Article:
The forecast yield for the index is around 4.8% plus franking credits. Shorten’s call for clawing back some franking credits may have contributed to the exit from the traditional homes of fully franked dividends: Financials and Telcos.
The S&P 500 index had a very strong final day for the month so it only finished down by ‑2.7%. The major markets performed similarly. Markets – including emerging markets – behaved in this fashion, suggests that this was a broad-based sell-off. There have been no strong indications of which industries would be most affected if, indeed, a trade was to build momentum.
Bonds and Interest Rates
The RBA did not change rates at the March meeting. It is doubtful that they will raise rates in 2018 and they might even cut.
The US Fed raised rates by 0.25% at its March meeting. They did not take the opportunity to increase the number of forecast hikes for 2018 but an extra one has now been pencilled in for 2019/2020. The new chair, Jay Powell, comes across as being a strong leader, who is prepared to speak more openly than past chairs. Powell seems confident that the US economic growth will stay at these levels or even improve in coming quarters.
At last the ECB has removed its ‘easing bias’ comment from its statements. It is still a long way from tightening monetary policy. Thankfully, it is also a long way away from the financial crises that faced the European Union shortly after the GFC.
After a strong February, the price of iron ore had a major correction of ‑20% in March. The price of oil gained strongly in March with Brent oil (the international benchmark) touching $70 / barrel. Our dollar slipped to $US 0.7665. It was nearly 81 cents earlier in 2018.
In a trend sense, about 19,000 new jobs were created in February (and reported in March). The more volatile seasonally adjusted number was just a fraction lower but the full-time / part-time changes were stark.
There were approximately 65,000 new full-time jobs in February but a loss of ‑46,000 part-time jobs. Closer examination reveals that this imbalance over new jobs by hours worked is simply a reversal of the previous month’s job creation pattern. In short, jobs are being created in a trend sense but not enough to bring down the unemployment rate from a trend level of 5.5%.
Economic growth for the final quarter of 2017 missed expectations at 0.4% which translated into 2.4% for the year. Growth is travelling at just short of trend.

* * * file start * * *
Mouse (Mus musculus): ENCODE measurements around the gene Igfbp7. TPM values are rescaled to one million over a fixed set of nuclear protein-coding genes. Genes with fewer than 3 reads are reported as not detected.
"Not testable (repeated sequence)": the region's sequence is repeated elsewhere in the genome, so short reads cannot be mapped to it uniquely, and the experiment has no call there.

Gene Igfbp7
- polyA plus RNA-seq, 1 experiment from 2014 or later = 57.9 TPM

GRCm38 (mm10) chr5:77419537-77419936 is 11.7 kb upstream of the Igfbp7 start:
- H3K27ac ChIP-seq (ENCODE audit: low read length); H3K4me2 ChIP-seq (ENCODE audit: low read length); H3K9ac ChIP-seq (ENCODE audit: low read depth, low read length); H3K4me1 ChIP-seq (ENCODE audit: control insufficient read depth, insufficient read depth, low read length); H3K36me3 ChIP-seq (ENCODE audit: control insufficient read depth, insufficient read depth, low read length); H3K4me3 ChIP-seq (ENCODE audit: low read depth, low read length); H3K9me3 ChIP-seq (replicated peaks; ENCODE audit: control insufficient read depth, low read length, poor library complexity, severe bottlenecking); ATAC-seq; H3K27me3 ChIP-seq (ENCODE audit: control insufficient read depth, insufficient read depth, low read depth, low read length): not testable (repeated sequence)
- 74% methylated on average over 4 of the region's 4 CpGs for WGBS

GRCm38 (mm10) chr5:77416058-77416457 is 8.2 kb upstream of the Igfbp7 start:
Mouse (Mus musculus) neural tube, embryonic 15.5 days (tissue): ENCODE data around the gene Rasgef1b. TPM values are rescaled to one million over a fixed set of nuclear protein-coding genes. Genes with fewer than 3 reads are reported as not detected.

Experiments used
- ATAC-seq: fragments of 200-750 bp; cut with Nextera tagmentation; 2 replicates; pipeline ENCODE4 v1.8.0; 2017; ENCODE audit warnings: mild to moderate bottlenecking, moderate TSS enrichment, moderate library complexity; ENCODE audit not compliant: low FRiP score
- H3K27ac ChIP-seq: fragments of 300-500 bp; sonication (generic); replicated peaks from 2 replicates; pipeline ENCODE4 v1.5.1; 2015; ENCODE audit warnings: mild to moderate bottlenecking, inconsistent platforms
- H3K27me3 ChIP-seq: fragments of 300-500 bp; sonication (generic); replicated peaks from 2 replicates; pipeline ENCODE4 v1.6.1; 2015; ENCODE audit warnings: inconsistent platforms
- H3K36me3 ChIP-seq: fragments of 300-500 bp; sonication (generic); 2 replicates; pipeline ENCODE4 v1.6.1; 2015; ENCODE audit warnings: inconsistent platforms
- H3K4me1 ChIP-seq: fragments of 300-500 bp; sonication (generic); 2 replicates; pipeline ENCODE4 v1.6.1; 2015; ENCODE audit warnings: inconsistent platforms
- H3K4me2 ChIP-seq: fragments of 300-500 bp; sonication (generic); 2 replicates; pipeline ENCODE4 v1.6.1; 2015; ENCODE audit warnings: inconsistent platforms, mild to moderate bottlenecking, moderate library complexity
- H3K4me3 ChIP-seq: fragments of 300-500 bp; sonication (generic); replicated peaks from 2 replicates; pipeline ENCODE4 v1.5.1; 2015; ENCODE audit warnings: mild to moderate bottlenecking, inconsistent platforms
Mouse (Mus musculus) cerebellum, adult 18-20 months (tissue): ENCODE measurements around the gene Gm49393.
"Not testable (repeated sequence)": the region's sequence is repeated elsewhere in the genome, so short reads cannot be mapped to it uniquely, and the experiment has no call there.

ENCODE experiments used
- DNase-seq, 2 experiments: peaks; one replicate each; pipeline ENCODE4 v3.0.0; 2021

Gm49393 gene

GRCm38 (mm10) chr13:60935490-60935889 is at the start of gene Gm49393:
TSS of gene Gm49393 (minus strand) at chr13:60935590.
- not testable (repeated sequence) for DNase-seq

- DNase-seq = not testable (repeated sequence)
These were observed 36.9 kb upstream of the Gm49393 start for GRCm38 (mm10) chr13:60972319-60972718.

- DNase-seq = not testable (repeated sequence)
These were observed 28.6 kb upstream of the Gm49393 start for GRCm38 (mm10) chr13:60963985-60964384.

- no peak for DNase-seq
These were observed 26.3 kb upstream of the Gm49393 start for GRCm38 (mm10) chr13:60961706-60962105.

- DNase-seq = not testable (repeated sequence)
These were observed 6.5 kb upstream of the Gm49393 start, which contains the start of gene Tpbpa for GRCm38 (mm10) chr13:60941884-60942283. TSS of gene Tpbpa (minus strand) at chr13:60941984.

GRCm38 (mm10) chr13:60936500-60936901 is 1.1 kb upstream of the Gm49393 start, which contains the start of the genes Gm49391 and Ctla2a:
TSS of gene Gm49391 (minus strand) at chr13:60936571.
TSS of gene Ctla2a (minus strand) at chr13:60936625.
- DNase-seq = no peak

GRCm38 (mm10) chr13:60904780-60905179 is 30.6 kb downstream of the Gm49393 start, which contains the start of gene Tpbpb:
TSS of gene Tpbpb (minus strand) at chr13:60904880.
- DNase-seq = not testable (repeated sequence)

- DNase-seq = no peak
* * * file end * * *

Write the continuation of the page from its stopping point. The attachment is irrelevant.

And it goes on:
Unsurprisingly, President Xi was elected to another term in office now that restrictions on re-election have been removed. There is a new governor for the People’s Bank of China (PBOC) in Yi Gang.
China is at last flexing its muscles over North Korea’s nuclear programme. It has used trade sanctions to bring North Korea to the negotiating table.
China’s manufacturing PMI bounced back to 51.5 from February’s 50.3 reading; the services PMI climbed to 54.6 from 54.0 and the combined manufacturing/services PMI came in at 54.0. Since it is a reading of 50 that separates contraction from growth, these are indeed strong readings. Analysts are interpreting the rises since February are at least in part attributable to the relaxation of pollution-reduction measures taken over the winter months.
The US started March with a particularly strong jobs report. 313,000 new jobs were created and the unemployment rate was steady at 4.1%.
Fourth quarter GDP growth was revised up to 2.9% from an initial 2.6% and a revised 2.5% in February.
The US CPI data produced a headline figure of 2.2% and a ‘core’ rate of 1.8%. It is the latter that the Fed focuses on. Its target rate is 2%.
It appears that Trump is entertaining the notion of meeting the North Korean president with a view to curbing its nuclear programme.
Germany’s Merkel at last formed a successful coalition to start her fourth term in office. On the other hand Italy voted in a populist styled government.
The European economy is healing to the extent that the ECB is no longer favouring an easing bias – but it is still a long way from tightening monetary policy.
Rest of the World
It was reported that South Korea is to reduce the normal working week from 68 hours to 52 hours!
India introduced a 60% tariff on the importation of chick peas which reportedly upset Canadian farmers. The US is not the only country using tariffs to balance trade.